What is it about Gyros, and is there anything we can do about it?

Vance

Gyroplane CFI
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Tyrogyro, now if you REALLY want to ruffle some feathers, correlate the ages of the accident pilots to see if you can come up with a demographic pattern.

i.e. "Why yes , you can fly a gyro at 70 years old for the first time sir, but recent studies have proven that even with all your money and free time you have an 82% chance of a blade flap in an ELA before your first 100 hours! Still want to buy it?"
In the study I did of 34 gyroplane accidents with final reports the average age was 61.5.

I just trained someone for their 80th birthday.

He was one of my best and fastest learners.

I have an 84 year old coming for training in April.
 

BEN S

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Hmmm.....what do you think guys? Should I????

Nah....too easy.
 

TyroGyro

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I've not looked much at ages. Some are very young (21/22), some are quite old (70+).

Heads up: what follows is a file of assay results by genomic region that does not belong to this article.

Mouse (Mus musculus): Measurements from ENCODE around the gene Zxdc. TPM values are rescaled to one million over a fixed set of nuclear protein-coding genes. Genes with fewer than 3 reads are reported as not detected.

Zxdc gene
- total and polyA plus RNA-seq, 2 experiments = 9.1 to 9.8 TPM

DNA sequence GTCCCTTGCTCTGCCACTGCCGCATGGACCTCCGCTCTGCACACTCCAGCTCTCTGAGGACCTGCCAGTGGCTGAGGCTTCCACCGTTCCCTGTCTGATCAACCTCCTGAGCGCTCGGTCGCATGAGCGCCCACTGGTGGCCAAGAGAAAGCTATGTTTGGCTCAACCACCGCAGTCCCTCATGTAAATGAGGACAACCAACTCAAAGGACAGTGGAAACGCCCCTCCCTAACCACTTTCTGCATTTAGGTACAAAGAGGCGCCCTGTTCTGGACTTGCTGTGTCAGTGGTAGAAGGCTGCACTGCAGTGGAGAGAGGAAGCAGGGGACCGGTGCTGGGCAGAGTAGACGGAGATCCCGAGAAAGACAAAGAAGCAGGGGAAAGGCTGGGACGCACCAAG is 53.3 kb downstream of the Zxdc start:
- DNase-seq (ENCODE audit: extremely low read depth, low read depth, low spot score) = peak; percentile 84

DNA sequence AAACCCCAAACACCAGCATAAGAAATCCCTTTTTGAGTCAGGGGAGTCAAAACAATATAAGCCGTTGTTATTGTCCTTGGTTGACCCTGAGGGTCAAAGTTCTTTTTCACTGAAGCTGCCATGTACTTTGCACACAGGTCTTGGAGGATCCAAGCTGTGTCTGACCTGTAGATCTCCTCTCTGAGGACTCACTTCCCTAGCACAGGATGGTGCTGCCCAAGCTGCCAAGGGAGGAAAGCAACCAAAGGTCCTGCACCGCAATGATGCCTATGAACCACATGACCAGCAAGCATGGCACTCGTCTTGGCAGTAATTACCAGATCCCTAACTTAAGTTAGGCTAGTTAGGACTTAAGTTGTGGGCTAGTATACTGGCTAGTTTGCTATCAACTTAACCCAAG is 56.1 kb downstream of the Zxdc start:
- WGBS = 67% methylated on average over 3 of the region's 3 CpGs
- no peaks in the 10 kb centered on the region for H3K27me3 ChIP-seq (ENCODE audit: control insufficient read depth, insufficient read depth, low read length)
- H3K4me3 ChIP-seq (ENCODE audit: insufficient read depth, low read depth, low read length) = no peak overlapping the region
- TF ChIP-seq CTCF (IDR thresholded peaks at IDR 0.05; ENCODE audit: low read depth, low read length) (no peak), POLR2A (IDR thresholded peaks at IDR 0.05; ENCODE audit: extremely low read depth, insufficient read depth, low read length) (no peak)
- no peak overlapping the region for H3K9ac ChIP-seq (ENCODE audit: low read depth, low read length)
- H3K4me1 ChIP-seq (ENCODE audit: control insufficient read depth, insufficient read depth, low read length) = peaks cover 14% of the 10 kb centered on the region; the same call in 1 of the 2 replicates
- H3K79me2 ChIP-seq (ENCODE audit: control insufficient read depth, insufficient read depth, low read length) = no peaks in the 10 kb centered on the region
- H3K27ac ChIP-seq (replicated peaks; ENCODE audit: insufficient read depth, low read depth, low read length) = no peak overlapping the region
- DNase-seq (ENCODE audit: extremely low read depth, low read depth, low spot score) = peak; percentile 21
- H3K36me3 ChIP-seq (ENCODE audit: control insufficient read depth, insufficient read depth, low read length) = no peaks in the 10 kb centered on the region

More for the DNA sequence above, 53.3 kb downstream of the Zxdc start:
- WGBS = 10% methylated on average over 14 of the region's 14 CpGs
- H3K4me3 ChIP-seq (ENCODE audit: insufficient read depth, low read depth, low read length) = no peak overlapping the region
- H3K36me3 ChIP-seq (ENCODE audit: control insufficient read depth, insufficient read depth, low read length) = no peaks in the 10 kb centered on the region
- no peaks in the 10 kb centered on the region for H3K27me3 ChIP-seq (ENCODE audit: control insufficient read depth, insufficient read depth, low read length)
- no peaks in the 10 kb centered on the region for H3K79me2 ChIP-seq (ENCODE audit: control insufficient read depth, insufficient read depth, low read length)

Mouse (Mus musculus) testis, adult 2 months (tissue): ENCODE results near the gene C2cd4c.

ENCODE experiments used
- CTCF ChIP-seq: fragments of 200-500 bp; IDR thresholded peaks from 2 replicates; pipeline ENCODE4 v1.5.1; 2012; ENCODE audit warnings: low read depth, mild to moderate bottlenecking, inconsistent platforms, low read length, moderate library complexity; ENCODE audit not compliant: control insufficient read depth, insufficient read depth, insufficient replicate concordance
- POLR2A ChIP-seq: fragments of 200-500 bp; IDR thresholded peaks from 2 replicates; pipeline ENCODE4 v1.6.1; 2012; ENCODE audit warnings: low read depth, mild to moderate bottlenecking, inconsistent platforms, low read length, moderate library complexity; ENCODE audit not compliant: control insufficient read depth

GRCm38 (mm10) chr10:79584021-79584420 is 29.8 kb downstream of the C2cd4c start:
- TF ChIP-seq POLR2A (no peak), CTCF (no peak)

I doubt it's worth the effort.
 
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loftus

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Unfortunately age is a factor in most cause of death, gyros and flying in general are no exception.
 

Brent Drake

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I find it hard to teach anyone over the age of 70 unless they have pryer flying experience. The reflexes and memory recall are too slow. Anyone over the age of 60 with no flying experience I have them take the written 1st. This tells me the memory is still up to par. I've turned down several over the age of 80. 80 and above I give them around 10 hours. Then I tell them I will be out of town for a few weeks. When they return to train, I find out how much they have not retained if they have forgotten I come up with an excuse not to fly with them anymore. I will not hurt their feelings. If a person has had several years of flying experience in the younger years then teaching to fly gyros is a completely different story.

I'd like to thank the admins for getting me back on the RWF.
 

Abid

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I've not looked much at ages. Some are very young (21/22), some are quite old (70+).
I doubt it's worth the effort.
Its worth the effort. Dig in. Insurance underwriters are not stupid when it comes to money. They will analyze the data they have with data scientists 100 different ways to confirm where and why they are losing money and to cut their risk
 
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Abid

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I wrote this on Bensen Days 2022 thread but it fits here as well:

"
Mike Goodrich is here and we have installed GWS (Gyroplane Warning System) on our trainer. We also did some testing with flap angle measuring system installed.